Finn Page 1



Hospitals always smell like death.

To take my mind off the stinging smell of antiseptic, I look over at my mother who is propped up against the pillows of the hospital bed. Tendrils of her hair spread across the cotton like soft, spidery legs. When she notices me looking she smiles but her eyes are pinched at the corners. She’s trying so hard to be brave.

I’m honestly not sure why she bothers. She’s never been able to hide anything from me.

She turns her head my way. I can tell she's tired because her eyes are slightly unfocused. "Remind me when I get home that I need to refill my prescription. I keep misplacing the bottles."

"Of course, Mom. Or I can pick it up for you. You know I don't mind."   I’d do anything to make this process easier for her. The chemo treatments were bad enough but due to her weak immune system, she’s back in the hospital because she developed pneumonia.

She grabs my hand and gives it a squeeze. The skin on her fingers is paper-thin now. Fragile. It’s hard to touch her when she seems like she might shatter into a thousand pieces at any moment. And I can’t live knowing I’ve destroyed one more thing I love.

“I know,” she answers. Her attention returns to the television hanging in the corner of the room. Mom hates talk shows but that’s all she’s been watching since she was admitted. That and reality programs. I think it makes her feel better to see people who voluntarily have fucked up lives.

My cell phone pings in my pocket and I reach in with one hand to silence it. There’s no need to look at the display. I’m late for an appointment. And I don’t care.

“I have to go but I’ll be back tomorrow.”

She smiles when I kiss her cheek. “You don’t need to come every day, Finnigan. I know you’re busy.”

Although she says this every time I visit, I still give her the same scowl. “Like I said, I’ll see you tomorrow. Try to get some sleep.”

She’s already absorbed in her program again. Someone on the screen is yelling at someone else. The tinny sound follows me as I leave her room and emerge into the cool air of the hospital corridor.


I look up to see my older brother Tank and his girlfriend, Emma. Emma’s friend, Sasha, who I’ve met a few times at Tank’s place, stands right behind them. Tank and I clasp hands and I pull him in for a quick hug. As usual, he can’t resist trying to crush my hand.

“Hey, Emma. Sasha, it’s good to see you again. If I’d known you guys were coming I would have planned to stick around.”

Tank motions with his head toward Emma. “Em thought a mini-spa session might cheer Mom up. So she and Sasha are going to help her do her hair and file her nails. All that girly stuff that you and I are no good for.”

Tank hasn’t been with Emma for long but she’s become so ingrained in his life that it’s hard to imagine him without her now. She’s also become important to me, not just because of how much she means to my brother but because of how much she means to our mom. Mom thinks of Emma as the daughter she’s never had.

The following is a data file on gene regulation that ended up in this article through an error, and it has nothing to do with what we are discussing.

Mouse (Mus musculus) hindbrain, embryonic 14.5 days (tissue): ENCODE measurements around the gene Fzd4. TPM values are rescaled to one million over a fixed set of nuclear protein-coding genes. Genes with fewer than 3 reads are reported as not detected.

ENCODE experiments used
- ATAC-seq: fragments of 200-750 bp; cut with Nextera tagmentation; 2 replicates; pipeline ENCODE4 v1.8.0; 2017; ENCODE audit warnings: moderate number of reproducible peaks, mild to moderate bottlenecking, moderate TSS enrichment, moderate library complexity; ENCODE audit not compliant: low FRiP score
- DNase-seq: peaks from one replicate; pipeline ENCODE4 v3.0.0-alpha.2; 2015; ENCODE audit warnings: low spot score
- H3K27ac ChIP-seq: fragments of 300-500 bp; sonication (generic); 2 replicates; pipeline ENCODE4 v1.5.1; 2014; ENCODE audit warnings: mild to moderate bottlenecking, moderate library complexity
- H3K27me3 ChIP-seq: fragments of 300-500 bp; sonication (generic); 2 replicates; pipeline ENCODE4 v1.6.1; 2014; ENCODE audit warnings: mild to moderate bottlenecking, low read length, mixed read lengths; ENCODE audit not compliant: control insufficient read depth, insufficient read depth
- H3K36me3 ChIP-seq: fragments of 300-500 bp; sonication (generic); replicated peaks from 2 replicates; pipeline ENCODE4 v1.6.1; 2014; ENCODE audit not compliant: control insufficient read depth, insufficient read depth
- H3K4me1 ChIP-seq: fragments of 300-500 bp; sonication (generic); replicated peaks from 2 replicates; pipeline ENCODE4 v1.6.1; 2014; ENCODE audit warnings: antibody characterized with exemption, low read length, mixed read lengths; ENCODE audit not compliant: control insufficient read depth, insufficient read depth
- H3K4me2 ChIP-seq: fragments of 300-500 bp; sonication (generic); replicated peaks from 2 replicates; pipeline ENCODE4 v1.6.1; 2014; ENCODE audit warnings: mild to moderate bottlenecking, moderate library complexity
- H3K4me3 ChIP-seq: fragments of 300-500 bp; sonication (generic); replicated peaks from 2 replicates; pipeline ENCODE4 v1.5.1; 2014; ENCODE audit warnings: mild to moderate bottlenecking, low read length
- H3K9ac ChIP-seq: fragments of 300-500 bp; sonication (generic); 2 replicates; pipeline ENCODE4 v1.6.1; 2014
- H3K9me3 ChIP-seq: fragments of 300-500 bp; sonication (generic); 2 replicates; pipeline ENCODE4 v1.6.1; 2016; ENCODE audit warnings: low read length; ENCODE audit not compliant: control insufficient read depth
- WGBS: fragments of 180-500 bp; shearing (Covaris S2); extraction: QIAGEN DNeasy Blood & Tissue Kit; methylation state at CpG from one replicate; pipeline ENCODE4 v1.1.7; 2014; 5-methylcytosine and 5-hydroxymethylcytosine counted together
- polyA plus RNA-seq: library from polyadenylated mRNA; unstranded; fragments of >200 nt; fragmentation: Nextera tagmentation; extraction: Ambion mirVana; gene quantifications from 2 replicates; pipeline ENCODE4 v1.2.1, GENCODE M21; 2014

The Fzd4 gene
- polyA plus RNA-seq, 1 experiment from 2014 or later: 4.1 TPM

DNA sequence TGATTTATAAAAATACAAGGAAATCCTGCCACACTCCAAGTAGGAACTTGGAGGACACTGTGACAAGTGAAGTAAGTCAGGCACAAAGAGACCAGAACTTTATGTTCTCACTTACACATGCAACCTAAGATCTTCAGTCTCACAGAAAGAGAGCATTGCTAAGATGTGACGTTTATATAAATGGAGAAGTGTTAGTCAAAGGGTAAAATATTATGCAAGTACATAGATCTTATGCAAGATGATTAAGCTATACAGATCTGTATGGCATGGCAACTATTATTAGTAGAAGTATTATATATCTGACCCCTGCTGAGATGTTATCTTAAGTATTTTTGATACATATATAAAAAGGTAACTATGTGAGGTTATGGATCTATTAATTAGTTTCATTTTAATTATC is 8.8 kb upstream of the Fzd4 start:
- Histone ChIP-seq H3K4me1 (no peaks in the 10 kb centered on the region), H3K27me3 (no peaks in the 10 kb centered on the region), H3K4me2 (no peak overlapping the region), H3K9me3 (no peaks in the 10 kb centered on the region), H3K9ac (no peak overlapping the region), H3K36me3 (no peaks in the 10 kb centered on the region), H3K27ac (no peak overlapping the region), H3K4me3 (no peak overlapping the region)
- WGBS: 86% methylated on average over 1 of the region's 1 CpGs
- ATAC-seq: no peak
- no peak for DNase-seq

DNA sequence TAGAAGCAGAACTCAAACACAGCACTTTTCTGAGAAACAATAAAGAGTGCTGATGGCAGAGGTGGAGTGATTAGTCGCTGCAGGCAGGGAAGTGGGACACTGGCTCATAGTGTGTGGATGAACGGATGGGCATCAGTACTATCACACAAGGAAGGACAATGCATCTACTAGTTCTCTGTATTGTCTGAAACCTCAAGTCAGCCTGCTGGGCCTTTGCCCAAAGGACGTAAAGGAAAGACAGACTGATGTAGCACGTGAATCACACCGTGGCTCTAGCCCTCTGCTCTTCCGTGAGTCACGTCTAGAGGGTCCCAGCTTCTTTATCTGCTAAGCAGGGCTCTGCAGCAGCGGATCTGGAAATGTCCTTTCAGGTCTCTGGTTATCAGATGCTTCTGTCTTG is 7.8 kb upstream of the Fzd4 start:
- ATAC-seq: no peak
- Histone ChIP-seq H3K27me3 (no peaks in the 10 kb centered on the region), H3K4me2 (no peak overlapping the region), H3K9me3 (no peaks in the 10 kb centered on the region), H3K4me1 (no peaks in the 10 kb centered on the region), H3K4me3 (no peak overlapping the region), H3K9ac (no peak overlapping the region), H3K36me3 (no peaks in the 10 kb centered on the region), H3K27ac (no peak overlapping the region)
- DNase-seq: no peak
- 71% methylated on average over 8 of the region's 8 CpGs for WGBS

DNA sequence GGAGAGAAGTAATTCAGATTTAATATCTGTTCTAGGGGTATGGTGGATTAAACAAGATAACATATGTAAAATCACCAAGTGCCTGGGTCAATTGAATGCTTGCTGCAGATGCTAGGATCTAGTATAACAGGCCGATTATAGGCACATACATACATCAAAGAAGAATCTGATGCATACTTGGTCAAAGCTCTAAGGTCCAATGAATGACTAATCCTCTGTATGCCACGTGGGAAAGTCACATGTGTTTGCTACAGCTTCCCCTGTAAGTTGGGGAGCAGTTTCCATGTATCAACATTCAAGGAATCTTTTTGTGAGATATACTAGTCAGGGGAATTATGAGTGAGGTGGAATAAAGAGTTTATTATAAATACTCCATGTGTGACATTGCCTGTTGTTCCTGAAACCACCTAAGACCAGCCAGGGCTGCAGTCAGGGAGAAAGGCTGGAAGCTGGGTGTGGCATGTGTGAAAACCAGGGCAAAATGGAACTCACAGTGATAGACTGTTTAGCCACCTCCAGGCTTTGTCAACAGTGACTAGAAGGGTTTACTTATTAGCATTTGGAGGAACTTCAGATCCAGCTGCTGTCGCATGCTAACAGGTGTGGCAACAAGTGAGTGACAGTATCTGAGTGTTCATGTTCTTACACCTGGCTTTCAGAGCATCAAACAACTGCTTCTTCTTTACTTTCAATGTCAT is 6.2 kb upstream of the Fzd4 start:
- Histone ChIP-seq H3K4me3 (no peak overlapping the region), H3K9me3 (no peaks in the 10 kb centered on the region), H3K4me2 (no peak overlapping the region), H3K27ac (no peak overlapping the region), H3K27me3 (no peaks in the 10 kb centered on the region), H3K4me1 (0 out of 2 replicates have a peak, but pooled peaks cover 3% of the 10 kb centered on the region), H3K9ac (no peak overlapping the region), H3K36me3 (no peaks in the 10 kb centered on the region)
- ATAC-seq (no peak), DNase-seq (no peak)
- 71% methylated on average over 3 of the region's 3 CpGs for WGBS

“Thank you. Both of you,” I make sure to include Sasha. I’m sure they both have other things they could be doing on a weeknight but I know that Sasha sings in a nightclub for a living. She’ll probably have to go to work after this and would rather be relaxing instead of spending time in a hospital. I can’t help sneaking in an appreciative glance at the same time. With her beautiful brown skin and big doe eyes, she’s hard not to notice. Seeing her reminds me that I had planned to recommend her to a friend of mine who owns a hotel. They have live entertainment and Sasha would be perfect.

“I’ll get out of the way. I’m sure Mom is sick of my company.”

“Call me later tonight,” Tank adds. “There’s something I want to ask you.”

I nod but don’t meet his eyes. Tank has been after me to sit down and “talk” lately and I’ve been dodging him for weeks. Talking usually isn’t high on either of our priority lists but he’s noticed Mom’s pill bottles disappearing. He thinks she’s hiding them on purpose or throwing them away. I can’t look him in the eye and lie to him again so it’s easier to avoid him. But he can be relentless when he’s worried.

As I pass the nurses station, Sandy gives me a nod. She updates me on my mom’s progress every morning. It helps to know what I’m walking into before I get here. Even though I know mom tells me not to come every day, I would never leave her alone. She has always put Tank and I first. She’s sacrificed and worked herself into the ground to shelter and protect us. It was only recently that I’ve come to understand how much she’s done.

I walk out of the hospital and the humid summer air cloaks me like a wet blanket. Before my feet can even touch the asphalt, a black Bentley pulls up. Jonah West, my driver and occasional bodyguard, gets out to open the door for me.

“Mr. Marshall.” His eyes meet mine before darting around, assessing the environment. As a former soldier, I appreciate his diligence. A threat can materialize at any time and in any situation.

In the back of the car I stretch out, ignoring the dull ache in my lower leg. After a few excruciating minutes, I give in to the detestable weakness and prop my leg up on the seat. The edge of my pill bottle pokes me in the chest and I have to grit my teeth to resist the urge to take it out, shake out just a few pills. I can’t afford to be fuzzy right now.